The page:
Friday, September 08, 2006

Why Murray's Man-of-the-People Works and Reilly's Doesn't

Last night's Lt. Governor forum displayed stark differences between two candidates with somewhat similar backgrounds - Tim Murray and Tom Reilly.

Tim Murray, a Democratic candidate for Lt. Governor, comes from a decidedly middle-working class background. His entire family is a product of public education and from Worcester. On the outside, he seems very similar to Attorney General Tom Reilly, who is a Watertown native and - as if anyone hasn't heard it a thousand times - lives on the second floor of a two-story apartment. In short, both Murray and Reilly appear to be regular folk.

Then Reilly opens his mouth. Part of Reilly's problem is, of course, his propensity to be a campaign drag: he's negative, "twerpy," and focuses much too much on the other candidates instead of his own ideas. However, even if he wasn't a political nightmare, his regular folk still wouldn't schtik stick. Why? Well, let's look at Tom Murray.

Tim Murray's man-of-the-people concept works because - get this - he doesn't shove it down your throat. He doesn't make an emphasis of the fact that he's a man of the people because (and here's a novel concept) he is a man of the people. In fact, he gets the point across by the way he speaks and acts. He's polite, friendly, sharp and addresses issues that regular folk - such as myself - care about.

Contrast that to Tom Reilly, who has almost no ideas and loves to talk about how he's one of the regular guys, but doesn't really talk about things regular people care about. If Reilly supporters haven't understood why more bread-and-butter voters haven't supported Tom Reilly, it isn't because either Deval Patrick or Chris Gabrieli is more liberal. It's because Deval Patrick talks about the issues bread-and-butter voters care about. Deval Patrick went to UMASS Dartmouth and talked to us about the high costs of college; he talked about the need to link the South East Coast to Greater Boston through a rail extension. In short, he talked about the things Tom Reilly should be talking about all along (and, ironically, has already come out in support for).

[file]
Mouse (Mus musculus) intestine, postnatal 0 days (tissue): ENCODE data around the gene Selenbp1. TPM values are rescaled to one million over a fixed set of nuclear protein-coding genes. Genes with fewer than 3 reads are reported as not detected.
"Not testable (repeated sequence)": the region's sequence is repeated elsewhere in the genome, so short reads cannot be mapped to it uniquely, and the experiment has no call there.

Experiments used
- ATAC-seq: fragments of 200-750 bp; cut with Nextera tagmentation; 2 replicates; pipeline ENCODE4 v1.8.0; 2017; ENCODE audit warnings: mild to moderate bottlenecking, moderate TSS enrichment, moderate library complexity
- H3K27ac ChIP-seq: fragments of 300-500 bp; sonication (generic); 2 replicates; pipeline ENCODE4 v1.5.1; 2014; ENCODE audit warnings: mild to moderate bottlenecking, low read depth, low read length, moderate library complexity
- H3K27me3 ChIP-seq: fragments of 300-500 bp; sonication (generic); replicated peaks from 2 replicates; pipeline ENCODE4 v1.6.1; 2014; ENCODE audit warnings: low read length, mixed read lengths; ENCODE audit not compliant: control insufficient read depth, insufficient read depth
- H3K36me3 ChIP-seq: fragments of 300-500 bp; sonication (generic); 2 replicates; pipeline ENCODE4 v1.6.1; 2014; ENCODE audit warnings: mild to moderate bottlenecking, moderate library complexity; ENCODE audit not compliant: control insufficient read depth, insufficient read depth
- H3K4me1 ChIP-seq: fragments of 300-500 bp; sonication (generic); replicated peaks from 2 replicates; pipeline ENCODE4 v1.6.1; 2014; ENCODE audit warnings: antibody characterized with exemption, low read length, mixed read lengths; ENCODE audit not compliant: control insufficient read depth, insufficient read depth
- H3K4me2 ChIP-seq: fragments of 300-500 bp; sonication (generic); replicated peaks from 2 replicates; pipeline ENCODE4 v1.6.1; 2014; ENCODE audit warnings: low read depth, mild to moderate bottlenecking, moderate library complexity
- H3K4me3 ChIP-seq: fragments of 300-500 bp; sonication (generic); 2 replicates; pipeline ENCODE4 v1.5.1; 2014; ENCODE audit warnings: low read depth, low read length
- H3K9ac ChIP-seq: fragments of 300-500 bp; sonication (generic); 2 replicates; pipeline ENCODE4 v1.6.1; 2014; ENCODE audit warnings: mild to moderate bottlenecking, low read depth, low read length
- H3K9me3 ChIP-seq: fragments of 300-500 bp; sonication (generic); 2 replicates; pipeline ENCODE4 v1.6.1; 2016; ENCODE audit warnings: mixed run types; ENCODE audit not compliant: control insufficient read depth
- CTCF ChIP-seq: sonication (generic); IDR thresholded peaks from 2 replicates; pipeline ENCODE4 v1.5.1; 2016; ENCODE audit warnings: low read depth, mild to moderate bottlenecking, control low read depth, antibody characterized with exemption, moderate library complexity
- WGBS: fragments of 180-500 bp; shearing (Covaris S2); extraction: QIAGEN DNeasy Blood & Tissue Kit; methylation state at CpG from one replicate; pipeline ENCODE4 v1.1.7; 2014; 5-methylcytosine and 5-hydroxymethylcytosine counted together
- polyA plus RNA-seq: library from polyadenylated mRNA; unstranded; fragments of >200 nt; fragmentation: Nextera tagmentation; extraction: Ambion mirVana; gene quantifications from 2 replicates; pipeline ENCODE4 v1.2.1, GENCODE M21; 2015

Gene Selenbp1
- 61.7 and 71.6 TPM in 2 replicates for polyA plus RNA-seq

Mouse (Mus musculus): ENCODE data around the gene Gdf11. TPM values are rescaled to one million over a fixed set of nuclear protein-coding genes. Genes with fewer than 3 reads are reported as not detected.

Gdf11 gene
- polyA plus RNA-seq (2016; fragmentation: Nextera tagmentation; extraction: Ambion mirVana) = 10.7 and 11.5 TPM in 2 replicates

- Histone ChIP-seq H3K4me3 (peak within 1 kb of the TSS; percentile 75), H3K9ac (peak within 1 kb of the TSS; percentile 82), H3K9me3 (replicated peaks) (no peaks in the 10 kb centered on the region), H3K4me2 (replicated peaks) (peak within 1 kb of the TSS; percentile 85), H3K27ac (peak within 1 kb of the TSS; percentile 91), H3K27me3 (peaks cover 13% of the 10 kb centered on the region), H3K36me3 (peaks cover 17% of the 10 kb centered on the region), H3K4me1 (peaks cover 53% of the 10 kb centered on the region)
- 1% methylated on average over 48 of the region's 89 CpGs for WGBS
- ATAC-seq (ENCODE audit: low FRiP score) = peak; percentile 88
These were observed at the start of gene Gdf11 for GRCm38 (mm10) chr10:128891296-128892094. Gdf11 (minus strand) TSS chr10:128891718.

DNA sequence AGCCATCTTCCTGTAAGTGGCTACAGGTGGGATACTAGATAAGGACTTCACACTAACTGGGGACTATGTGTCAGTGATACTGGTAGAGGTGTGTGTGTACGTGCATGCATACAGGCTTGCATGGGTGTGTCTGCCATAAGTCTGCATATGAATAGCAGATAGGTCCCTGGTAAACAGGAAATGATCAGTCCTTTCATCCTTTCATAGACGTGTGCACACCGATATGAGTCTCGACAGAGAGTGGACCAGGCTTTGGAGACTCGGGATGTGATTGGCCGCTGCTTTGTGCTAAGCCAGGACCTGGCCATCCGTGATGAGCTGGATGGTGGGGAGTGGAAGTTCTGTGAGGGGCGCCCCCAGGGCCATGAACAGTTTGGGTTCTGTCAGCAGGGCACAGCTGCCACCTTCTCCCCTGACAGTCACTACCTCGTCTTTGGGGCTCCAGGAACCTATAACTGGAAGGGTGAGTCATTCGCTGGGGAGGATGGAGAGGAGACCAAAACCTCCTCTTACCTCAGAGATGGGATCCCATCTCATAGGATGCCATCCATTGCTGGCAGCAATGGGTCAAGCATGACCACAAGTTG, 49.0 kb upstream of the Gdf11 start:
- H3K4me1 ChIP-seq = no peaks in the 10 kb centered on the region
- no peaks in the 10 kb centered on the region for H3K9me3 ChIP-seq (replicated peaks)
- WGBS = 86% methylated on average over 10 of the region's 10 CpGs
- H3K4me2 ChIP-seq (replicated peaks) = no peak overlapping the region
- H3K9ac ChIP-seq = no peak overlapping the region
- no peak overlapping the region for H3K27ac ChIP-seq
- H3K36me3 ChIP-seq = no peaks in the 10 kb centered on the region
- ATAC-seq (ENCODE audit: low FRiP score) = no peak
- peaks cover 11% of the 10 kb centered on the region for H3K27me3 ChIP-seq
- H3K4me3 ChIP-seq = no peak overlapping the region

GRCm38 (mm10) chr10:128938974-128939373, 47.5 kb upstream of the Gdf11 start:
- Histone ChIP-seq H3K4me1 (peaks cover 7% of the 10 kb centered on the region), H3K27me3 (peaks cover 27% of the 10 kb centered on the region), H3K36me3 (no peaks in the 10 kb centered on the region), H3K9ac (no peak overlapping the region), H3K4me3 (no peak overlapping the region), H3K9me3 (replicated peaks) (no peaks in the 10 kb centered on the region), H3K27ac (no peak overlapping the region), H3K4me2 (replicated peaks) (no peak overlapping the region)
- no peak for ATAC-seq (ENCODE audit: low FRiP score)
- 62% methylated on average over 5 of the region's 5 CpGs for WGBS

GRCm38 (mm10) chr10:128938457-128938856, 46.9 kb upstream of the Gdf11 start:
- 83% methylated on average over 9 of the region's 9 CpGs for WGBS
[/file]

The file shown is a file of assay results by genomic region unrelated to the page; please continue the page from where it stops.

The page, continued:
Last night I asked Tim Murray and Andrea Silbert a question at the forum - as a student of UMASS Dartmouth, I have about $20,000 of college debt and student fees are rising fast. I asked how the candidates would address cost issues when there's been a Democratic Super-Majority on Beacon Hill for years. Andrea Silbert answered by saying 'she'd go to bat for me.' It was a great answer and, with her focus on jobs, I believe her. Tim Murray, however, did even better on the question. Quite simply, he's a product of public education. His wife and children are products of public education. He cares about public education. It works, it's simple and it may have even won Murray a vote or two at the event. He managed to pull off man-of-the-people without saying, explicitly, he was a man of the people. Because, when you say it, it just loses its effect. Being regular isn't about rhetoric, it's about actions and the way you conduct yourself.